Comedones are the skin-coloured, small bumps (papules) frequently found on the forehead and chin of those with acne.
- Open comedones are blackheads; black because of surface pigment (melanin) rather than dirt
- Closed comedones are whiteheads; the follicle is completely blocked
- Macrocomedones are facial closed comedones that are larger than 2-3 mm in diameter
- Solar comedones are found on the cheeks and chin of older people, and are thought to be due to sun damage.
- Larger and deeper uninflamed bumps are called nodules. They are more common on the trunk than on the face
The cells lining the sebaceous duct proliferate excessively in acne (cornification) and may block the sebaceous duct forming a comedone. These may be so small that they are not visible to the naked eye (microcomedones).
Comedones are aggravated by:
- Reduced levels of linoleate (a component of sebum) resulting in more scale and reduced barrier function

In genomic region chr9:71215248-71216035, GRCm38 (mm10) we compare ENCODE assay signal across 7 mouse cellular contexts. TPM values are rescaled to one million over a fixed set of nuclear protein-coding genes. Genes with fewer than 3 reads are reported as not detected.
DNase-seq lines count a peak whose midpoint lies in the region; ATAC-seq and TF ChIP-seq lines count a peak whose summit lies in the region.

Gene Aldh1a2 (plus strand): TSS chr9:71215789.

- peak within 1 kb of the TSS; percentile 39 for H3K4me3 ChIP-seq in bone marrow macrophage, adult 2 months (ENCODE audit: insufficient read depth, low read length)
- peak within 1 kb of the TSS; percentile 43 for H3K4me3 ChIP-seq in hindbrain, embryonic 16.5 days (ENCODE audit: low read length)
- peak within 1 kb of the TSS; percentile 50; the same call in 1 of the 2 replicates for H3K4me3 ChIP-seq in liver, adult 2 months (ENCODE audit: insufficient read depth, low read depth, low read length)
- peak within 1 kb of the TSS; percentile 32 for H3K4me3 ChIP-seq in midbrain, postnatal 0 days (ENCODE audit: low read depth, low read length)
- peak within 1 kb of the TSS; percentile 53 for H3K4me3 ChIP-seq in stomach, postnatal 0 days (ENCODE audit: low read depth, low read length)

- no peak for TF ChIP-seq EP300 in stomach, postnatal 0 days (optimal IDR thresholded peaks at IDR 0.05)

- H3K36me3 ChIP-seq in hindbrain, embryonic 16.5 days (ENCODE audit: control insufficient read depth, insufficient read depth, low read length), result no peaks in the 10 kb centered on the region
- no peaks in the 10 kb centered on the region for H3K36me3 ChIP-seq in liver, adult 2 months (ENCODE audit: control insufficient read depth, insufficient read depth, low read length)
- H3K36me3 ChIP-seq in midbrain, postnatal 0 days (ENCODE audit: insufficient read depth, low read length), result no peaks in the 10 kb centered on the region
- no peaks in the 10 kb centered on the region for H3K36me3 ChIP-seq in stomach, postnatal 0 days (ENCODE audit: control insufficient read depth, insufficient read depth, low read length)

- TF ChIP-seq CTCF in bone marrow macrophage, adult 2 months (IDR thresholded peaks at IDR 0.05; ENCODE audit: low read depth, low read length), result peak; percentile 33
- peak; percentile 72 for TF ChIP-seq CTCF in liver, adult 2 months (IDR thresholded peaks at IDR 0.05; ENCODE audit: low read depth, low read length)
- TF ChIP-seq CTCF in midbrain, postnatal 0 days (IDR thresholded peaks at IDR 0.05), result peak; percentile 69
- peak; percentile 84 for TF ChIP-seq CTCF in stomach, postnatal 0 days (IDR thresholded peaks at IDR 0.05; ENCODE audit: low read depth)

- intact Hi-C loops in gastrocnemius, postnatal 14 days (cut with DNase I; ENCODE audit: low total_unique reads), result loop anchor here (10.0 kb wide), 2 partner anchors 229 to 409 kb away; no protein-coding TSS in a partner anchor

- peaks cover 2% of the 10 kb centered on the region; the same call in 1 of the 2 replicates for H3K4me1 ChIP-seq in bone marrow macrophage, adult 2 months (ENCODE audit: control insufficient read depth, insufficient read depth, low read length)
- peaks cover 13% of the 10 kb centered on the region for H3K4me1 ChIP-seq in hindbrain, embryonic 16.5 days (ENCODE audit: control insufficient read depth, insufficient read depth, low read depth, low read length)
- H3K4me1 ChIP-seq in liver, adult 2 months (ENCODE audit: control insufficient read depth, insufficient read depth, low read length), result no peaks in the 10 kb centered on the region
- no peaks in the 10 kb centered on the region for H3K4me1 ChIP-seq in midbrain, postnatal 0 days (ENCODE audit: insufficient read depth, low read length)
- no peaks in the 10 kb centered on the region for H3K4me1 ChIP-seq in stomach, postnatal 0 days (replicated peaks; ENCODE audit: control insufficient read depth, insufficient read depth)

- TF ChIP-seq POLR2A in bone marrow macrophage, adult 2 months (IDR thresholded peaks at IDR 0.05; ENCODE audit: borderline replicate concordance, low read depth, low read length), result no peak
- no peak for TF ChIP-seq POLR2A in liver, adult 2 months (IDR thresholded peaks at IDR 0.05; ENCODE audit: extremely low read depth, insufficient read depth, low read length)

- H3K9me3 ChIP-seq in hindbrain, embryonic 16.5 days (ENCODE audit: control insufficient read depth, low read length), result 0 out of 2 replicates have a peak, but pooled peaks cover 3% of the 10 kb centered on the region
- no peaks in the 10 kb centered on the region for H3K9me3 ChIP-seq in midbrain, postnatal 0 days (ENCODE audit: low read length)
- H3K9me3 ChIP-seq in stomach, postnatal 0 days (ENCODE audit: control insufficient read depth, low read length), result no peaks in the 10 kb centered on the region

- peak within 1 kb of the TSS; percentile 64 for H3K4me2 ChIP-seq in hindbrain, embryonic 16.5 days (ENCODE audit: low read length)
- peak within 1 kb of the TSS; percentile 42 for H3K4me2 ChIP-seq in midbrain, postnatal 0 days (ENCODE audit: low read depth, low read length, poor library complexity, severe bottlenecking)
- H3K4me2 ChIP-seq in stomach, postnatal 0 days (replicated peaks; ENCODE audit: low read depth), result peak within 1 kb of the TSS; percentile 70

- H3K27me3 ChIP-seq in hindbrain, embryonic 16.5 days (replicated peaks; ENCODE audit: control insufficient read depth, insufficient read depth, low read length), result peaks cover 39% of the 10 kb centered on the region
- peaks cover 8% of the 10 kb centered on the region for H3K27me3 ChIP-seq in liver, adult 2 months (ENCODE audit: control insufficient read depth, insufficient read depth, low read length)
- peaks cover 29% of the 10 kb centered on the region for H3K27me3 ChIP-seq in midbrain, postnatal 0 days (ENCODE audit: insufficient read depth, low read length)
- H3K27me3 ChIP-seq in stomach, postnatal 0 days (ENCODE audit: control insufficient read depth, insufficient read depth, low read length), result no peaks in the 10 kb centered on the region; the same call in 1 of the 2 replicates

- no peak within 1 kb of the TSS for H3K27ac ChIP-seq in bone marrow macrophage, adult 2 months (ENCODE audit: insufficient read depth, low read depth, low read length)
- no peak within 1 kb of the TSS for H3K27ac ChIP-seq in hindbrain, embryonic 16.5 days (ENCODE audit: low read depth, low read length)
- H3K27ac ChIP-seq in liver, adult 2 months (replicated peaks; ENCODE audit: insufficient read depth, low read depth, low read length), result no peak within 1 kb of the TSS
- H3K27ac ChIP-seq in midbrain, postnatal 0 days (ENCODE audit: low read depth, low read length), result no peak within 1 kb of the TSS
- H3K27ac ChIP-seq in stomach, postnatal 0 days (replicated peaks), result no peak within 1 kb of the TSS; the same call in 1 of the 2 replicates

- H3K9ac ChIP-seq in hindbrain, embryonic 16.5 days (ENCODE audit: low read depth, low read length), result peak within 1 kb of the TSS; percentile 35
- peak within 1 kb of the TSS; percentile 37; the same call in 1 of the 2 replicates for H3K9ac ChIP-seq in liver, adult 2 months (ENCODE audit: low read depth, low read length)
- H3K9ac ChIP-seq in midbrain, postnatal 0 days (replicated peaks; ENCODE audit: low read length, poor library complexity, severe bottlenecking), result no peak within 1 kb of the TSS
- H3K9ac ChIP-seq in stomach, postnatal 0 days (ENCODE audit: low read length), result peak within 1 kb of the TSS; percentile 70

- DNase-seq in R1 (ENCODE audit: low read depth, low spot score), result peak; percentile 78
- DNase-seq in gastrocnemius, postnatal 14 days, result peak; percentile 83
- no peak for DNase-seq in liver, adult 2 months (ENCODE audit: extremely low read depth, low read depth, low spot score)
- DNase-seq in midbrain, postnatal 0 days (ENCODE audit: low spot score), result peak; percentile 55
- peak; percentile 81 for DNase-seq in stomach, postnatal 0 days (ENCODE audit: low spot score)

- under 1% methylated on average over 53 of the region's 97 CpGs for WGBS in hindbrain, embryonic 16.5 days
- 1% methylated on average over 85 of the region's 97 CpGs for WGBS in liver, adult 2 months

- Free fatty acids (made from sebum by bacteria)
- Excessive activity of the local hormone 5-testosterone (DHT)
- Interleukin 1 (IL-1) this is a chemical messenger (cytokine) produced by the cells lining the follicle
- Rupture of the follicle by injury eg by excessive squeezing of pimples, after abrasive washing, chemical peels or laser resurfacing, or simply from the presence of hard dried-up sebum poking through the wall of the follicle
- Overhydrated skin eg premenstrually, from moisturisers or in tropical conditions
- Contact with certain chemicals including isopropyl myristate, propylene glycol and some dyes (which may be found in certain cosmetics)